This coconut grater stool has a projection at the front to which something sharp is lashed, for grating the open side of a split coconut. On this Nukuoran stool the cutting edge is a serrated piece of shell. It was made by Soses Tara and collected in 1964 by Vern Carroll.
Marquesas Islands (Te Henua ‘Enana)
The Marquesas Islands, divided by rugged mountains into steep-sided valleys, were populated by small rival tribes, which in the 19th century were always hostile and often at war with each other. In religion and art, however, the islands were unified. According to one version of the Marquesan creation myth, the god Tiki was the progenitor and ancestor of all men. Stylized representations of the human figure, also called tiki, are the most prominent feature of Marquesan art.
In the Marquesas Islands human figures (tiki) were carved in wood and stone for shrines and temples. This wooden tiki was collected in the 1870s by C. D. Voy from the island of Nukuhiva, near the Taipi Valley, the setting of Herman Melville’s 1846 novel Typee.
The best known Marquesan weapon is a long, heavy two-handed club called ‘u’u. Clubs of this type were not only effective in battle, but also served as symbols of status for warriors and chiefs. The carved designs, which are repeated on both faces of the club head, include three projecting tiki faces, the top two of which can also be read as “eyes”. Every ‘u’u has the same general design, but no two are precisely alike.
At the time of European contact in the 18th century the Hawaiian Islands were the most heavily populated and Hawaiian society the most stratified and theocratic in all of Polynesia. Hawaiians believed that that the gods were the offspring of natural forces, and humans were the offspring of gods. Those humans descended most directly from the gods were aristocrats (ali’i). The higher the rank, the more lavish the garments and ornaments.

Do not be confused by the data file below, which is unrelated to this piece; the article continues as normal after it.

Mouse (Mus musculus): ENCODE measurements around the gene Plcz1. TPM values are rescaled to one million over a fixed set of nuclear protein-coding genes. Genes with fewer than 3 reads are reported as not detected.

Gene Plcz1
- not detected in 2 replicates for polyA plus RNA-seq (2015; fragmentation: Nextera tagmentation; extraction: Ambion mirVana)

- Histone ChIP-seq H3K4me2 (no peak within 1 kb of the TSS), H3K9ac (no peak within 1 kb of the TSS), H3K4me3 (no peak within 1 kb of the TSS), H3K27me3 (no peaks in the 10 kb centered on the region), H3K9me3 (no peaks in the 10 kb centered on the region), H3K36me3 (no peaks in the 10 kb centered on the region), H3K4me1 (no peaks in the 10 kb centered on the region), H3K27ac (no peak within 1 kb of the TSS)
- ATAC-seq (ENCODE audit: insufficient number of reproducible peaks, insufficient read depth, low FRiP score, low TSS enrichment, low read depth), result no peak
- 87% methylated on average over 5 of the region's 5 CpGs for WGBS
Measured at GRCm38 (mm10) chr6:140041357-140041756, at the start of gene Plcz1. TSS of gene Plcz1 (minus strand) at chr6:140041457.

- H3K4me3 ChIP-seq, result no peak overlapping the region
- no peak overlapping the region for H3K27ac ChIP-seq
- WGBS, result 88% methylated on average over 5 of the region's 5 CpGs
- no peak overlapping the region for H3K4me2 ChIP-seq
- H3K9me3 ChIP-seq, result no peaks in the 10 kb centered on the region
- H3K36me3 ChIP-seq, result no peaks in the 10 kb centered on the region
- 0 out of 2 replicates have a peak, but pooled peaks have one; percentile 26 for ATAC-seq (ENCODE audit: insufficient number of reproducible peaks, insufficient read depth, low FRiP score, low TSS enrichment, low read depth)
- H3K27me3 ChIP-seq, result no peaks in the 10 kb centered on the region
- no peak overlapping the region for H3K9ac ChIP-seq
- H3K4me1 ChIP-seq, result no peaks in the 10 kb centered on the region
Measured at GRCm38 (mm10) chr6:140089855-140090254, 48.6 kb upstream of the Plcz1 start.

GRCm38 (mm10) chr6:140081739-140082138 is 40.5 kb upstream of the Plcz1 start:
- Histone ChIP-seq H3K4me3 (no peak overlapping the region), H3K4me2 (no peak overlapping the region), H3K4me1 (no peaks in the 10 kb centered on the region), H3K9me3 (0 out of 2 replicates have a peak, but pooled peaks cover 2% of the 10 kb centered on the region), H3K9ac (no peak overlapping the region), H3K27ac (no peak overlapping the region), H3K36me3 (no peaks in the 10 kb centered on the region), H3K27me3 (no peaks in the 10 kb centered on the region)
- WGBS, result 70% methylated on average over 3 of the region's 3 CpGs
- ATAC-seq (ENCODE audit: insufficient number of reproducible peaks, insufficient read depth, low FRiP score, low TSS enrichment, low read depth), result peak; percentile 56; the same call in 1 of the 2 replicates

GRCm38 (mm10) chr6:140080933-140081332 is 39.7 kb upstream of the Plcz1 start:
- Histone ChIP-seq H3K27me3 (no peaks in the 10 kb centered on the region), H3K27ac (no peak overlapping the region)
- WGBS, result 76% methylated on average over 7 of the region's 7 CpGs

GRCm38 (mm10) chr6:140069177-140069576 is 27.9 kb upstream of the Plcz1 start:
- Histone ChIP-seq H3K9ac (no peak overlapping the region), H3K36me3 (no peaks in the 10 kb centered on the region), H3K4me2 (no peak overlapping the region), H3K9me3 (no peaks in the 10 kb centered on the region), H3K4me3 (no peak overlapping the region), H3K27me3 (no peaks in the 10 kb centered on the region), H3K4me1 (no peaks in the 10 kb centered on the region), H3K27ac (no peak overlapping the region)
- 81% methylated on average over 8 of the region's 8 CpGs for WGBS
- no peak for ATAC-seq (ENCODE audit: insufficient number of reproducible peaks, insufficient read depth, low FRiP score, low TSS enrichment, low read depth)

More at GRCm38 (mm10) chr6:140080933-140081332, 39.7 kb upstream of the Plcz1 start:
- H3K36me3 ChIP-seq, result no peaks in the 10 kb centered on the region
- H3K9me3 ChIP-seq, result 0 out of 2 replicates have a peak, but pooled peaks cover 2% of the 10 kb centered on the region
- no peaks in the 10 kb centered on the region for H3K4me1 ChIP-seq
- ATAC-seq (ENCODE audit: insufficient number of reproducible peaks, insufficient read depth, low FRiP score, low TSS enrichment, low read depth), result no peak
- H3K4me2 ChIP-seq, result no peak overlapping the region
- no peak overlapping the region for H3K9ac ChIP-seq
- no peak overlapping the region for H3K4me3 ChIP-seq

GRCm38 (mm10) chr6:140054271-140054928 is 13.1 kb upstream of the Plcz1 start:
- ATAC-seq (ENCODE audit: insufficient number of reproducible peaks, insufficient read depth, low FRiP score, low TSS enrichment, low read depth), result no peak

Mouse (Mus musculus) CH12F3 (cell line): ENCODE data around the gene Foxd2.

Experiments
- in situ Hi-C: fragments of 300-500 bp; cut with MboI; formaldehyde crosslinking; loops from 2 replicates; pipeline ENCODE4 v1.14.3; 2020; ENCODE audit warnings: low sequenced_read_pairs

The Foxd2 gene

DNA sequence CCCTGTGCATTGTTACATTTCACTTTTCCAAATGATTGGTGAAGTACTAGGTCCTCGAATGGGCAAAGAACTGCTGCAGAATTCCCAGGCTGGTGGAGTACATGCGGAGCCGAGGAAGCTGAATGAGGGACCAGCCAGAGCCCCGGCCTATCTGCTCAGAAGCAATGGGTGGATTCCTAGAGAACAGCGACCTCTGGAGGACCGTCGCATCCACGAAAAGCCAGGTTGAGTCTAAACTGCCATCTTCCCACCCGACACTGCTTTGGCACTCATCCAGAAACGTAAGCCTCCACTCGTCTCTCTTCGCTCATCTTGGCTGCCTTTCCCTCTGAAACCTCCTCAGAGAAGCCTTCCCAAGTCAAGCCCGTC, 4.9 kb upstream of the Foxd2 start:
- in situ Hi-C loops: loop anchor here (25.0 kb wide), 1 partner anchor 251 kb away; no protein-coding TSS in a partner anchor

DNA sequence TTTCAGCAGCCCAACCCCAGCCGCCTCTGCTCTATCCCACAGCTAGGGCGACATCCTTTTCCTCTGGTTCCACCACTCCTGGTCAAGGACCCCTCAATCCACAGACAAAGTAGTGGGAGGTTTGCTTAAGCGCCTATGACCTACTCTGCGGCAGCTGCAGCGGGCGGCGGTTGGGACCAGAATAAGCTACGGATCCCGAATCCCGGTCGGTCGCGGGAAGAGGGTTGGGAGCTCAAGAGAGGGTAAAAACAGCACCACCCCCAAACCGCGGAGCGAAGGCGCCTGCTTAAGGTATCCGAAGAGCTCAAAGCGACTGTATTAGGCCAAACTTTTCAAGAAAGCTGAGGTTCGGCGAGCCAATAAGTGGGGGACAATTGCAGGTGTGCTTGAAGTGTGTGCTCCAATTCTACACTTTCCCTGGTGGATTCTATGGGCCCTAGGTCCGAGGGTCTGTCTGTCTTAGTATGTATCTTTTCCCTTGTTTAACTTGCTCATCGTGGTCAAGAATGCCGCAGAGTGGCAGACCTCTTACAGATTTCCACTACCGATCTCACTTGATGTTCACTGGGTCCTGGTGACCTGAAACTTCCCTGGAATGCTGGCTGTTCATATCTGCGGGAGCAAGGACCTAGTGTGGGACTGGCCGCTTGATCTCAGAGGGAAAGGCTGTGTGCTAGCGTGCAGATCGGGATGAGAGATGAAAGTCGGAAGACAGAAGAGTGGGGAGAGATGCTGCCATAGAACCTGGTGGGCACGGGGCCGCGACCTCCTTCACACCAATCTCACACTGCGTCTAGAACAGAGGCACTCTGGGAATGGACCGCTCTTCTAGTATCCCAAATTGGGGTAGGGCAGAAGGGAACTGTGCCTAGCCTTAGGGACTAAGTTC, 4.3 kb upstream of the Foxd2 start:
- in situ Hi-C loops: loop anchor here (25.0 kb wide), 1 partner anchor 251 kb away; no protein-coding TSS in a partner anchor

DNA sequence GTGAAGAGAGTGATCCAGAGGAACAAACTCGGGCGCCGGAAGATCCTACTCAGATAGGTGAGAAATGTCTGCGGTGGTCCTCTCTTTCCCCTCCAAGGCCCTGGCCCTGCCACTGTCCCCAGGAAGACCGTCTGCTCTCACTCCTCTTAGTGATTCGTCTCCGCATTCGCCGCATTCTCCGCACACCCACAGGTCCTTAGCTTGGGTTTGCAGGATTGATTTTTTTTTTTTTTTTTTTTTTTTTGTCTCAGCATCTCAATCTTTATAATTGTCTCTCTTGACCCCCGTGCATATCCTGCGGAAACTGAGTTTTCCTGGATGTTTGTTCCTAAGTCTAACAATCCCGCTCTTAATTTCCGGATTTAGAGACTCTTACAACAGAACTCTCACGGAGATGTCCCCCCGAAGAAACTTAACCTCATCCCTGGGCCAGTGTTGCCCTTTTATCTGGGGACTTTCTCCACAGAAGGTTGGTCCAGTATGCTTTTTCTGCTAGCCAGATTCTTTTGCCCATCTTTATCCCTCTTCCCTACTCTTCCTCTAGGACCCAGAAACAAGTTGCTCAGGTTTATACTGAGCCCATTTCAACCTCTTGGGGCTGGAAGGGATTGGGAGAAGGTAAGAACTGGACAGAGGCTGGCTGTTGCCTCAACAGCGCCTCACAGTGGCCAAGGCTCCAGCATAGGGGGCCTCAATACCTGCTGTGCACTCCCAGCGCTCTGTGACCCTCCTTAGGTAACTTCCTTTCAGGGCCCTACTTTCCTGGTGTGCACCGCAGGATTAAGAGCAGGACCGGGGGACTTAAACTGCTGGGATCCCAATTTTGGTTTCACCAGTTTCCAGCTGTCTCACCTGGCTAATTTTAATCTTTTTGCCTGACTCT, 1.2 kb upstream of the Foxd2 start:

Feather cloaks (‘ahu ‘ula) were an essential part of aristocratic regalia in ancient Hawai’i. They were made and worn only by men. The feathers are red – the color of aristocrats and gods – and rare, highly prized yellow, tied in overlapping rows to a foundation of fiber netting.
Whale tooth necklaces (lei niho palaoa) were worn on ceremonial occasions by aristocratic men and women in ancient Hawai’i. They were also worn by men in battle. They were seen as embodying part of the essence and power (mana) of a man: when a leader was killed in battle his enemies took possession of his lei niho palaoa as well as his body in order to conquer his spirit completely. This necklace consists of a large hook-shaped pendant made of whale ivory, suspended on cords of braided human hair.
New Zealand (Aotearoa)
According to Maori tradition, New Zealand (Aotearoa) was settled by a fleet of seagoing canoes. A tribal group might refer to itself as a waka (canoe), meaning that the members of the group were descended from the crew of a particular, named canoe. The Maori war canoe (waka taua) was not only a vessel used to transport warriors, but a sacred symbol of the village that built it. The waka taua was also seen as a manifestation of the collective body and spirit of the ancestors and of the power (mana) transmitted from them to the community.